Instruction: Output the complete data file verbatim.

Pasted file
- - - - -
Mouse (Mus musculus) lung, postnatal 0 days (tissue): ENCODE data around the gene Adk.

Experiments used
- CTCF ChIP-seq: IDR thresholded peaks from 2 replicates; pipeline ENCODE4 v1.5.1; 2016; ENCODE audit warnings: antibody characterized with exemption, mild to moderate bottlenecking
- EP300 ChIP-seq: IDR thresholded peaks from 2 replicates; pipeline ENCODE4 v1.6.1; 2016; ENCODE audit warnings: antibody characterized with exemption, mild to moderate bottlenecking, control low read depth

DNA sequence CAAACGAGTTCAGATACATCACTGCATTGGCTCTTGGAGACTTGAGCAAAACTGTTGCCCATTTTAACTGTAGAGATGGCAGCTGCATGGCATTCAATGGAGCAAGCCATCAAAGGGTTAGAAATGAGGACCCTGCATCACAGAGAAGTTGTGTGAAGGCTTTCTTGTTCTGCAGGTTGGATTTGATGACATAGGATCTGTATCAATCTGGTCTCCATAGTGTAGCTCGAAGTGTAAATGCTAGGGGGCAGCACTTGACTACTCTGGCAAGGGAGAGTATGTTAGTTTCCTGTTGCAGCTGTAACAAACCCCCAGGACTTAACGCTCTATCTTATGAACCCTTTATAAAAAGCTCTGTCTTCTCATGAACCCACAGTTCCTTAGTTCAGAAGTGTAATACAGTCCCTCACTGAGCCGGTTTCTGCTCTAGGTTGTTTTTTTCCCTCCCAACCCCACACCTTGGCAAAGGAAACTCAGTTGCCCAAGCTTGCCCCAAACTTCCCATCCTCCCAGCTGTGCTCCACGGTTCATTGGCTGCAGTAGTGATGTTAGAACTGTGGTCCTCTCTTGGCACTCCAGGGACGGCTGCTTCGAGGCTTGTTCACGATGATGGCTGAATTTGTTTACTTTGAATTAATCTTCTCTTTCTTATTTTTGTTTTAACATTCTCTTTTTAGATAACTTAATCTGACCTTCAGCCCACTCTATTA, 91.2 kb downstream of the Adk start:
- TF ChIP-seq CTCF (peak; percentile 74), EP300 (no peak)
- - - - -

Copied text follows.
Mouse (Mus musculus) lung, postnatal 0 days (tissue): ENCODE data around the gene Adk.

Experiments used
- CTCF ChIP-seq: IDR thresholded peaks from 2 replicates; pipeline ENCODE4 v1.5.1; 2016; ENCODE audit warnings: antibody characterized with exemption, mild to moderate bottlenecking
- EP300 ChIP-seq: IDR thresholded peaks from 2 replicates; pipeline ENCODE4 v1.6.1; 2016; ENCODE audit warnings: antibody characterized with exemption, mild to moderate bottlenecking, control low read depth

DNA sequence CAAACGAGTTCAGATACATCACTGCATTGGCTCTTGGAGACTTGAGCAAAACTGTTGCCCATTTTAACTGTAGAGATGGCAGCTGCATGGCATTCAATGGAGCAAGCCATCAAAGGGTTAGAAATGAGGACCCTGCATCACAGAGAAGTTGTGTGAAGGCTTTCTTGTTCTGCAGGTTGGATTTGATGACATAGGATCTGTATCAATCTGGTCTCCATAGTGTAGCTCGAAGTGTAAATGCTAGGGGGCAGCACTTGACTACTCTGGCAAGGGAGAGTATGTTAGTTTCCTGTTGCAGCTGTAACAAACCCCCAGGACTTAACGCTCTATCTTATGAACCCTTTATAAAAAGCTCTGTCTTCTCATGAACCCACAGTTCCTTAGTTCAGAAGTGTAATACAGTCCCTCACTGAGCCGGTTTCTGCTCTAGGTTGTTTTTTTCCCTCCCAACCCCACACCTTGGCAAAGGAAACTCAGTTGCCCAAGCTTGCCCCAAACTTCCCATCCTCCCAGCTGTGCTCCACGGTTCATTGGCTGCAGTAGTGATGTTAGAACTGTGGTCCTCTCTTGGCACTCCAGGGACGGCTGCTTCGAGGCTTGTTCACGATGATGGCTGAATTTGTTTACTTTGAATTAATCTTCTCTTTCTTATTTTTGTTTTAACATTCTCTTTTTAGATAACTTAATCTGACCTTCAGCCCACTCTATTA, 91.2 kb downstream of the Adk start:
- TF ChIP-seq CTCF (peak; percentile 74), EP300 (no peak)